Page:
Saturday, December 6, 2014



Miniatures by Meredith Cole
(Marsh Hawk Press, New York, 2012)

The landscape of Meredith Cole’s book (at least that which suggests the most viable cohesion of the collection) is Japan.  Part of the challenge of the work for the reader is defining just what “Japan” means.  Cole’s ostensive definition refers to the nation of Japan, where she has spent time living and working.  In this sense, “Japan” exists in time and space. 

The material definition is of Japan as a collection of images and experiences, and this is exactly where Cole’s book is strongest.  Her eye for detail is surgically precise, and Cole uses specific images to give rise to experiences that could not have risen in any other way, in either the speaker or the reader.  It seems here that the thought (image) occurs before the experience, rather than the two occurring interdependently.  This is the skill of poets, and this Cole does well.

But an odd moment occurs in the poem “Daisies,” in which the poet, describing being given a clutch of flowers one only finds in August, writes: “You must keep in mind it was August, / these things depend on the season / although you have never been to Japan / and you don’t know how damn hot it was . . . ”.  I must assume that “you” is the reader (she gives us no direction otherwise), and my first response was, naturally, “how does Cole know I’ve never been to Japan?”   Of course she can’t know this about any reader; this claim only makes sense, philosophically and aesthetically, in terms of formal definition: “Japan” is defined by its qualities reveled to us in the body of the text.  These qualities of Japan are indispensable from the poet’s experience of Japan (her friends, her job, her partner), so that “Japan” is an experience more so than it is an actual place.

This is all fairly conventional literary practice, of course (she doesn’t pretend toward documentary realism), and we expect in a first person narrative work that we cannot separate the speaker’s experience from the experience itself.  But there is another, rather peculiar, dimension to the experience of Japan in this book: the poet begins to refer to herself in the third person.  I am assuming the “Meredith” referred to in the poems is in fact the poet herself; really, it makes little difference, because the tension increases with the shift from first person to third person.  That is, in terms of formal definition, “Japan” is solely perspective from the observer “Meredith”; likewise, “Meredith” is defined in relation to “Japan.”  Cole deflects the role of the poet/speaker into the existential; in defining “Japan,” she is defining “Meredith” – but is it “she” – or “Meredith”? performing the act of self-definition.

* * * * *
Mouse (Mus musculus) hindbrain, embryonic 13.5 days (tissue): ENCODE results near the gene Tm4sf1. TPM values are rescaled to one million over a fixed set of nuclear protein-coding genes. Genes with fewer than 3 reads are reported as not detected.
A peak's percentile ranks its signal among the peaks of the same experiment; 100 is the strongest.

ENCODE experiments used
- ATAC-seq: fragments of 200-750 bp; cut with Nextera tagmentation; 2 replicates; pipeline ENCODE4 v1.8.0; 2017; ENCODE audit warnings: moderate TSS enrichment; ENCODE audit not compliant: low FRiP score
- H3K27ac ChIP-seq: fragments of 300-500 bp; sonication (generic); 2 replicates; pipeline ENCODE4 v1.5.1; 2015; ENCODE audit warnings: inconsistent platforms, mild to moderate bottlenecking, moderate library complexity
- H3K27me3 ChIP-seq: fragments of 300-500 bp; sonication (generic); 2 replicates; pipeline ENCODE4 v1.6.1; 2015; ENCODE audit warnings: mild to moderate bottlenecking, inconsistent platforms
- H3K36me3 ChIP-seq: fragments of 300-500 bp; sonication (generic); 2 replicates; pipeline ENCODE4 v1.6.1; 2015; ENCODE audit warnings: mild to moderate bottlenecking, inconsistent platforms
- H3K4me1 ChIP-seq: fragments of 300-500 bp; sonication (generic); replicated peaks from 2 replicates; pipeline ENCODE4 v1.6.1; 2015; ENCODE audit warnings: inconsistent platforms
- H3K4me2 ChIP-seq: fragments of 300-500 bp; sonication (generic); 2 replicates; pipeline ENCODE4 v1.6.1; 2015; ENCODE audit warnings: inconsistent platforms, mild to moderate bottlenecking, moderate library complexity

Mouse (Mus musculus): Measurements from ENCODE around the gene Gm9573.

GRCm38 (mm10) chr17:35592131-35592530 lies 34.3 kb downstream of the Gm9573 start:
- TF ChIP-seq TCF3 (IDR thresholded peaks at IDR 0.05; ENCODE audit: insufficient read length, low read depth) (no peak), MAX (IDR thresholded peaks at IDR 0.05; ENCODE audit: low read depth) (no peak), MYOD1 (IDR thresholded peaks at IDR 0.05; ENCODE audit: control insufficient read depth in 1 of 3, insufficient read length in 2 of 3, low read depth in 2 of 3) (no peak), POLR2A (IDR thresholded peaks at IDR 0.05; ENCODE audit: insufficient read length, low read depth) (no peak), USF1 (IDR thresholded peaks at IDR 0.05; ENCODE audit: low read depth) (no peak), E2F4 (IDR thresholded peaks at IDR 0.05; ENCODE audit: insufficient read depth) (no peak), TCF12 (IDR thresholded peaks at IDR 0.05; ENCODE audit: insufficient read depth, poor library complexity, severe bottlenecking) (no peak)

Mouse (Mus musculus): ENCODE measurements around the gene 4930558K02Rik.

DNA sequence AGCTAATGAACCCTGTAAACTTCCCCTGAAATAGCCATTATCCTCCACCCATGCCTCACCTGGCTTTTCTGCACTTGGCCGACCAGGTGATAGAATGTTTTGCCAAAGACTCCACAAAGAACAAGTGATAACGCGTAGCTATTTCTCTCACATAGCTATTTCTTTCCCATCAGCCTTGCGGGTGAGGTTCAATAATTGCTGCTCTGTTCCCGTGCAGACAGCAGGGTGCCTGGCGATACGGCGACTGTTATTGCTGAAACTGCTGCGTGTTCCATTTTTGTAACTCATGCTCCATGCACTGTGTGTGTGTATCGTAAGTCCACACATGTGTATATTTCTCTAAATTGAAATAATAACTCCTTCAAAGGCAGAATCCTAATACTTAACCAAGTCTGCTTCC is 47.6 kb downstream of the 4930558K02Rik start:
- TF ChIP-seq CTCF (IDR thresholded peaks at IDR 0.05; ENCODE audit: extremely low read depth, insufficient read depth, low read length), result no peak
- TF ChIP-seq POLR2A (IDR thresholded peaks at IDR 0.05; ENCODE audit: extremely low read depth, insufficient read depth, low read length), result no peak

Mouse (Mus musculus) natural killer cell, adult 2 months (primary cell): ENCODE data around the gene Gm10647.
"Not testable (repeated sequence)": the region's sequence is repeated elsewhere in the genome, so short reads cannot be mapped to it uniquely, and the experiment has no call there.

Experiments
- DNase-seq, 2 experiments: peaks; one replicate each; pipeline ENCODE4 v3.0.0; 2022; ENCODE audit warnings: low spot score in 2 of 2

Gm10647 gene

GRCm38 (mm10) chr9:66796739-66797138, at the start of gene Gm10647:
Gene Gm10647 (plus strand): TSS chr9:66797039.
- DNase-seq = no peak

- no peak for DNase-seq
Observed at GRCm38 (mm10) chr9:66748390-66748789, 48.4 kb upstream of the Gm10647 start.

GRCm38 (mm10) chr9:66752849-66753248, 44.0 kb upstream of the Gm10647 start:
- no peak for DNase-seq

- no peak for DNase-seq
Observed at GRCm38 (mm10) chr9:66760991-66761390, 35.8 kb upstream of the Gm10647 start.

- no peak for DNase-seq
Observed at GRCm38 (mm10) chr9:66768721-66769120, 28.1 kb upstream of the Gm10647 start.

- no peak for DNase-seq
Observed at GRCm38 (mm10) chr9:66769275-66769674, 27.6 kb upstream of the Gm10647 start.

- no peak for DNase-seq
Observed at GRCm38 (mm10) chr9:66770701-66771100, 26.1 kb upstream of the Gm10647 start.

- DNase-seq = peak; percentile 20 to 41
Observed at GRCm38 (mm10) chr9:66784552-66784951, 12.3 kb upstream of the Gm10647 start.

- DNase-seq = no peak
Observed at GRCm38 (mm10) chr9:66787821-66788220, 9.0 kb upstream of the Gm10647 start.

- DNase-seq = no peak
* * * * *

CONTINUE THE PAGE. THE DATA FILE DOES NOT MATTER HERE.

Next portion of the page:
She is correct, then, that we have never been to “Japan.”  But neither has “Meredith,” it seems, and the reader gets no closer to “Meredith” here than the accumulation of details and impressions.   Perhaps this is her larger point: the self as defined by (and I stop just short of saying determined by) our tactile experiences, which give rise to emotional engagement (and which in turn connects inward impression and outward expression / self-definition).  This happens in the book every time the “I” becomes “Meredith.”  From the reader’s perspective “Japan” is reflected through a broken glass, darkly; from the speaker’s perspective, the reflected images reveal not an “I” but infinite shadows of “she.”  The book revels in collections of images, and in seeking connection (externally, ourselves to a larger, transcendent meaning, or at least a verification of authenticity) and internally (aesthetically, within the structures of the book) we want the images to exceed their ostensive function; that is, we want them to be extra-determined. This extra-determination (as opposed to over-determination) might have been achieved by the poet utilizing conventional poetic devices (both metrical and aural). But in Miniatures the varied images add up to something less than a sum of their parts. This is no sleight of hand; the impression is not of something left out, or even of something aside, but of something that cannot be reclaimed because it was never assured of its existence in the first place.


Bill Scalia holds a PhD in American Literature from Louisiana State University.  His most recent essays include “Toward a Semiotics of Poetry and Film: Meaning-Making and Extra-Linguistic Signification” (in Literature / Film Quarterly) and “Bergman’s Trilogy of Faith and Persona: Faith and Visual Narrative” in the anthology Faith and Spirituality in Masters of World Cinema (Cambridge Scholars Press, 2008).  Bill teaches writing and literature at St Mary’s Seminary and University in Baltimore, MD.

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